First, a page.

16 Years Since the Medak Pocket MassacreSep 9th, 2009 | By De-Construct.net | In Croatia, Current, Earlier
“Destruction was well organized, systematic and total. Homes were reduced to rubble by detonations and dead livestock littered the area”, UNPROFOR spokeswoman Shannon Boyd about the Medak Pocket massacre. Photos available here
“This is a Serb Village, Slit All Throats!”
September 9 marks 16 years since the massacre Croat forces committed in the villages and hamlets south and southeast from the town Gospić in Serbian Krajina, called Medak Pocket (Medački Džep) — a UN safe haven — mutilating, raping, setting on fire and killing 88 Serbs. Memorial services to the victims were held throughout Serbian lands, and in the Church of Saint Mark in Belgrade.
Marking the event, Documentation Center Veritas reminded Croats left no wounded behind in the Serb-populated villages.
The only survivor, Ivanka Rajčević, gave a following testimony:
“My son and I were asleep in the house. It was around 6 a.m. when the first grenade hit one of the houses which immediately burst into flames. I called my son. He said: ‘Mam, we won’t leave the house because they are bombarding’.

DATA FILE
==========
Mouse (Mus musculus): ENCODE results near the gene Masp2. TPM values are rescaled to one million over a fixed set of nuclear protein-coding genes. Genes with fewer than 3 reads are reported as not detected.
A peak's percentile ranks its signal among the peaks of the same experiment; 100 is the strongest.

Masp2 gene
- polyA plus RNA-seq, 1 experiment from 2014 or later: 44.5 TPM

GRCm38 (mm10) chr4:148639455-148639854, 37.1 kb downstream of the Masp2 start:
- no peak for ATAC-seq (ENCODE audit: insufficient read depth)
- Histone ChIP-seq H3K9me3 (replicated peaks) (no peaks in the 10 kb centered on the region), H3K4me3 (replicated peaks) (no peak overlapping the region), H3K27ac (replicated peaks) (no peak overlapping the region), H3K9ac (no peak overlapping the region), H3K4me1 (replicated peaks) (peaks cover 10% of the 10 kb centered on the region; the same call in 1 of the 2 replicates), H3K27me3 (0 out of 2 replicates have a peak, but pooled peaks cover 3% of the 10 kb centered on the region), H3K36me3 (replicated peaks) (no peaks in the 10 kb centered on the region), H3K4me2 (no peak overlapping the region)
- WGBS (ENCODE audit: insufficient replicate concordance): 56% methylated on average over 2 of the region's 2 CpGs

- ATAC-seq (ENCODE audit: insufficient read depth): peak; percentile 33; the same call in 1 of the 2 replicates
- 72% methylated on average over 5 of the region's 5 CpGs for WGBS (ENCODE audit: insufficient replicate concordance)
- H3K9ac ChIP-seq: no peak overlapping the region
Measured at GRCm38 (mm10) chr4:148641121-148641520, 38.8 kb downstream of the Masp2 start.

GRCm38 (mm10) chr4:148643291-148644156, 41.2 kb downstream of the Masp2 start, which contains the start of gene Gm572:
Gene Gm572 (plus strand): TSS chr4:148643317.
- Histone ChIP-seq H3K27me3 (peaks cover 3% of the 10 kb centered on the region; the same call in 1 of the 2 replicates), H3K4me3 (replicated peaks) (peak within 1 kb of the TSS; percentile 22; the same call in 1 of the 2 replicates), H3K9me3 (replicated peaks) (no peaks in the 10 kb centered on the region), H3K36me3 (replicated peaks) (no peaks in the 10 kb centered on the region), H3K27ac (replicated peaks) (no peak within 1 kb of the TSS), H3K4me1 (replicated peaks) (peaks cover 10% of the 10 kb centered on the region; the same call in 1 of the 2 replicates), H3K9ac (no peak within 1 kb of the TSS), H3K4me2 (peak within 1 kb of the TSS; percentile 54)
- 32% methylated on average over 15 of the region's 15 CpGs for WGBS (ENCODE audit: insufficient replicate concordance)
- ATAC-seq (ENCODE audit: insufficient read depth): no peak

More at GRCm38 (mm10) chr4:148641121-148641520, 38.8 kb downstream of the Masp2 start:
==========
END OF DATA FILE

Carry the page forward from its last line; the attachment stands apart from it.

“I heard one Ustasha circling around the house. He came to the window and saw me inside. He activated a hand grenade and threw it inside. When it exploded he stood back up to see if it killed me. I was only wounded, but I pretended to be dead. He went behind the house and fired an automatic rifle (…) The other ones came in front of the house afterwords, in a transporter and on the tank. They didn’t stay long, but four Ustasha stayed in front of the doors. They did not speak our language, I believe they spoke German [they probably spoke Dutch, another Germanic language, as it was established that 13 Dutchmen also took part in the massacre]. When two Ustasha joined them, they asked the interpreter to translate. He said: ‘This is a Serb village, slit all throats, even the cats! Kill everything, nothing must stay behind, including children.’
“A number of them wearing the black masks arrived, some thirty of them, maybe more. When they spread through the village I went to the other room to see if my son came back. He wasn’t there. I went out of the house so they wouldn’t burn me alive. I crawled through the fence hedges to escape. Inside one thick hedge I bandaged the wound and stayed there all night and during the next day…”
No Sign of Human or Animal Life
After the massacre, Croat forces handed over to Serbs 52 corpses. Members of the UN Protection Force (UNPROFOR) serving in Croatia carried another 18 bodies, which were mutilated and set on fire, out of Medak Pocket. In the year 2000, 11 bodies were found hidden in the sewage pit.